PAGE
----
Take one dilapidated quarry. Sow it with the seed of one man's vision. Invest thousands of hours from plant-mad locals.
Wendy Laurenson visits the gorgeous Whangarei Quarry Gardens.
Bake amongst rock formations for 20 years, and keep moist with free-flowing water. The result: the Whangarei Quarry Gardens, a tranquil, beautiful mid-city oasis.
The 25-hectare site includes subtropical gardens, a lake, native bush, several themed gardens, a waterfall, walking tracks, a visitors centre and café, and the recently completed Te Wai U O Te Atakura by Kerikeri-based environmental sculptor Chris Booth.
What stands out about this project is that it was born almost entirely of local community effort and donations. For example, in 2005 arson attacks had destroyed some parts of the native forest within the gardens, but 250 gritty locals rallied and put in 10,000 plants in one day to re-vegetate the hillsides.
The gardens are open seven days a week. Entry is by koha as they are run by a notfor-profit trust that pays a low-cost lease to the Whangarei District Council.
There are some amazing subtropical stars:
elephant’s ear fig ( Ficus roxburghii) bearing flowers and huge fig fruit on its woody trunks; Puya venusta, a bromeliad native to Chile with striking silver-grey foliage and vivid blue blooms; mature dinner plate figs ( Ficus dammaropsis)
with massive pleated leaves; silk floss trees ( Ceiba speciosa) with their spinecovered trunks; burrawang ( Macrozamia
communis) of ancient Jurassic ancestry; and blue ginger ( Dichorisandra thyrsiflora), actually a tropical herb from Brazil.
Plant selection is governed by the over-arching emphasis on subtropicals. Northland’s natural climatic conditions are amplified by the shelter and heatradiating properties of the stone quarry, providing an ideal microclimate for most exotic subtropicals.
There are three other specialist gardens.
A Garden of the Five Senses stimulates each of our senses and is currently being remodelled.
The dramatic Arid Garden, which boasts architectural-scale cacti, was instigated by local cacti enthusiasts and is in the sunniest, driest part of the gardens where summer temperatures are often more than 40oC.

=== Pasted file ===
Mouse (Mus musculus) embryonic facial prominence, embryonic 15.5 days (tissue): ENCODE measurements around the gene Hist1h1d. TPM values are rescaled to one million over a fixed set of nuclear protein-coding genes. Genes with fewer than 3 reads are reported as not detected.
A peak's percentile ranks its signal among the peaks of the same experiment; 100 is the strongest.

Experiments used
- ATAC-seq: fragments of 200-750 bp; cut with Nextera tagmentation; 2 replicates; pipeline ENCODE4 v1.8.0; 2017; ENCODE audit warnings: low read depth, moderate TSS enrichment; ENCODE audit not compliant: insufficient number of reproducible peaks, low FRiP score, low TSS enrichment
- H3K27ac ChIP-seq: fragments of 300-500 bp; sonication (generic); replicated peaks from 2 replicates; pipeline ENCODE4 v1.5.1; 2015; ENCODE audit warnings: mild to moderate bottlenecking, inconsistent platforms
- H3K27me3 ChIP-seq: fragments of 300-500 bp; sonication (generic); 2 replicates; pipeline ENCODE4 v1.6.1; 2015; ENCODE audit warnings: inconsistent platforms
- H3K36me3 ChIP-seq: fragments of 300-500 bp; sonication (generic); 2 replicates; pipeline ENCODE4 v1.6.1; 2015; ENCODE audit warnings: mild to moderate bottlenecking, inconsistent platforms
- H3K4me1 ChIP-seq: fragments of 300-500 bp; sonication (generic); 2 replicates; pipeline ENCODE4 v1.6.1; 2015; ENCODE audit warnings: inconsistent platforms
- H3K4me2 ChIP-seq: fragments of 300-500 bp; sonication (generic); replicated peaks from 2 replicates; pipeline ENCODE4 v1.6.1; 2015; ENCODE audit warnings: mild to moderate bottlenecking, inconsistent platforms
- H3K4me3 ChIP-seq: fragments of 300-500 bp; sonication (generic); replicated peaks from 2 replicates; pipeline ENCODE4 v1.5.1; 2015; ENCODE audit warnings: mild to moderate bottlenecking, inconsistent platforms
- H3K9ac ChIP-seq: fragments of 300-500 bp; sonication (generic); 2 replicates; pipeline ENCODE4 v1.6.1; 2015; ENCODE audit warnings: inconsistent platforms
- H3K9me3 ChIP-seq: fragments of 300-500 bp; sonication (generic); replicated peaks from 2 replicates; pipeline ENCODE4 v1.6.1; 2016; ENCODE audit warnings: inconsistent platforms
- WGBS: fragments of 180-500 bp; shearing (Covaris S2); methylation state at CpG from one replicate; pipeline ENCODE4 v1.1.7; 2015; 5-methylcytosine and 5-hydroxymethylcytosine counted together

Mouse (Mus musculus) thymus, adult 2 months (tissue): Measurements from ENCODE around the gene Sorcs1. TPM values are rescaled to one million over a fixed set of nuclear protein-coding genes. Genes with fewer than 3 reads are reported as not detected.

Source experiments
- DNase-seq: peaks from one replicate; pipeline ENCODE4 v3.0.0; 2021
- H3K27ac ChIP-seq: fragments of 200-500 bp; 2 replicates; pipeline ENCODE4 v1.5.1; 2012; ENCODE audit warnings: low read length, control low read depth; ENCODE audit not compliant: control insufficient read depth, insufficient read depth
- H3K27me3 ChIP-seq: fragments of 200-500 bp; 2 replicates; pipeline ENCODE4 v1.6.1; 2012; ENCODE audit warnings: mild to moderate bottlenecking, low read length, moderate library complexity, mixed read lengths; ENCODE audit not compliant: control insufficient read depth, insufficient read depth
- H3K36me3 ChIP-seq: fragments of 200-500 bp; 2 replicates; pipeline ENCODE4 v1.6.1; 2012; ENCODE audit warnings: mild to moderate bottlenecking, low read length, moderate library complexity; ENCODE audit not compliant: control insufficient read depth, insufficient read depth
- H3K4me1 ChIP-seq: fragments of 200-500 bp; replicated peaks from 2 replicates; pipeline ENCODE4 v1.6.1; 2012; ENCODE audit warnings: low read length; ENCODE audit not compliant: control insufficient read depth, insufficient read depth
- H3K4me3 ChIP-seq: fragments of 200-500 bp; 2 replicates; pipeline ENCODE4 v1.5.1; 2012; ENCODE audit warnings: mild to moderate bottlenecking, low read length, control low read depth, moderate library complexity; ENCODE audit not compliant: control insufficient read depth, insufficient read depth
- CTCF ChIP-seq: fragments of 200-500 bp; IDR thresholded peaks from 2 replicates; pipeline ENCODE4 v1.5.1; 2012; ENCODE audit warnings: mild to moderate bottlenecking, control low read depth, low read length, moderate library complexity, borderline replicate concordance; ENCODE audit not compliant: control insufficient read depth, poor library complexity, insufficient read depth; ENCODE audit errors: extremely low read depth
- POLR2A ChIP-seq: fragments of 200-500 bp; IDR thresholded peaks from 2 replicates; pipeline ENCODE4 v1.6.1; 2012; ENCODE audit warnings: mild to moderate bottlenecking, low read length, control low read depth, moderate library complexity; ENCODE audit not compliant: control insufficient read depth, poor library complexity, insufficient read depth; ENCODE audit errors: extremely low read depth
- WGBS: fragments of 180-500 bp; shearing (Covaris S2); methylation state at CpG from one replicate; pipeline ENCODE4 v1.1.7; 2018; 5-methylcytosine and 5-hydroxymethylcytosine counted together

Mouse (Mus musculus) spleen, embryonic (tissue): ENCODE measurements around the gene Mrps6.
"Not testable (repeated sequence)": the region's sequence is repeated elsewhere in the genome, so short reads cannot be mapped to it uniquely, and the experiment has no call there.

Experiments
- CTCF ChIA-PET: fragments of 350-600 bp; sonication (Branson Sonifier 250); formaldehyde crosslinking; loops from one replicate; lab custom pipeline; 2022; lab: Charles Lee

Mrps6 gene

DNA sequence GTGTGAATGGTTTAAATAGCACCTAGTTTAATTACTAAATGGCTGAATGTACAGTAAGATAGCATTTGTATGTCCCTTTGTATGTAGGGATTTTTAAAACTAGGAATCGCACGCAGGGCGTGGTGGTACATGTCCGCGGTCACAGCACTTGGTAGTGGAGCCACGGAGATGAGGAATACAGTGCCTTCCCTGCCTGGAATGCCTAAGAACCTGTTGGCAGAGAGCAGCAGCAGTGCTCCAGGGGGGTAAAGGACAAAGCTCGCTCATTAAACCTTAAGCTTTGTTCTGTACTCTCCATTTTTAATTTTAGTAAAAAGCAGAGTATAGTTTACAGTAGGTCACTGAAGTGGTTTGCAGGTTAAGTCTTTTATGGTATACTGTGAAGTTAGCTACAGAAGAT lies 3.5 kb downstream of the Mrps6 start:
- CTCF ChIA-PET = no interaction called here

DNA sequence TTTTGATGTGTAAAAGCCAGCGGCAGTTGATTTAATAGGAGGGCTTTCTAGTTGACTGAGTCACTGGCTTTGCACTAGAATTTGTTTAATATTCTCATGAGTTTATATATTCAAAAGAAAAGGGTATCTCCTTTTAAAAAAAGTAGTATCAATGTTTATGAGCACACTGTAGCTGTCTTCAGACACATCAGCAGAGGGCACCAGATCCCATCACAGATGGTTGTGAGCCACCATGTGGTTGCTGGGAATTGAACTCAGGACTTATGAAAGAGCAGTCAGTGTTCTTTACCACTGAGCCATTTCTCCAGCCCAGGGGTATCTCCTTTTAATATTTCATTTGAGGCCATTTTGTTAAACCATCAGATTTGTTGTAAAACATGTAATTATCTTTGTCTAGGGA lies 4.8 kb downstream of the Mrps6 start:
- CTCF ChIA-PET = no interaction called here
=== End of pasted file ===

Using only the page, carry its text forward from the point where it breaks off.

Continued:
In the Bromeliad Garden, diverse specimens strut their stuff on a semishaded slope.
Other established plantings in the gardens include valuable donations by professional plantspeople.
For example, local camellia breeders Jim Finlay and Os Blumhardt’s plants are the basis of the site’s Scented Camellia Garden which is now the largest collection of scented camellias in the southern hemisphere.
Landscape architect and general manager David McDermott is the only full-time employee and came on board five years ago. “The previous manager had been here for 11 years, but prior to that, the whole project had been community driven and created around Laughton King’s original vision over 20 years ago,” he explains. While work in those early years included clearing away car bodies and remnants of the quarry operations, the working bees gradually progressed to the more rewarding tasks of creating and planting gardens under the direction of a Board of Trustees and a flexible master plan.
David now works with a team of about 30 volunteers, with part-time assistance from marketing and events manager Kerry Marinkovich.
He is also aware that in the 20 years since the inception of the garden, there has been a generational shift. “People are now less available for volunteer work and part of my job is to move with the times and to see where current opportunities lie. We have a replenishing stream of people in their 60s coming onboard and I work closely with a handful of committed volunteers who love plants and this place,” he says. “But I also notice the younger generation tends to be available more for one-off single-purpose projects, and Whangarei is rapidly changing with the influx of new arrivals.
”Our café and visitors centre was built in 2015 and brings a more current vibe to the gardens, attracting a different visitor demographic, and Chris Booth’s recently completed sculpture adds a powerful local creative component with a global context.”
David now has his eyes fixed firmly on the future. “We will become one of the defining gardens of the subtropical north. I’m keen to make the most of this diverse landscape, and we’re already planning more events and infrastructure developments. We would also like the Gardens to some day be a place for formal training of horticultural apprentices.”
Massive challenges remain, especially around issues of maintenance and weeding in inaccessible areas.
“The long-term vision of the Trust is to create a sustainable business model that allows for a more diverse team to tackle these challenges,” says David. “The heart of our team will always be our volunteers, but in time we would like to see a larger paid staff and opportunities for budding professionals to train here.”
Te Wai U O Te Atakura by Chris Booth.
Ponytail palms ( Beaucarnea recurvata) by the lake.
Silk floss trees guard the track.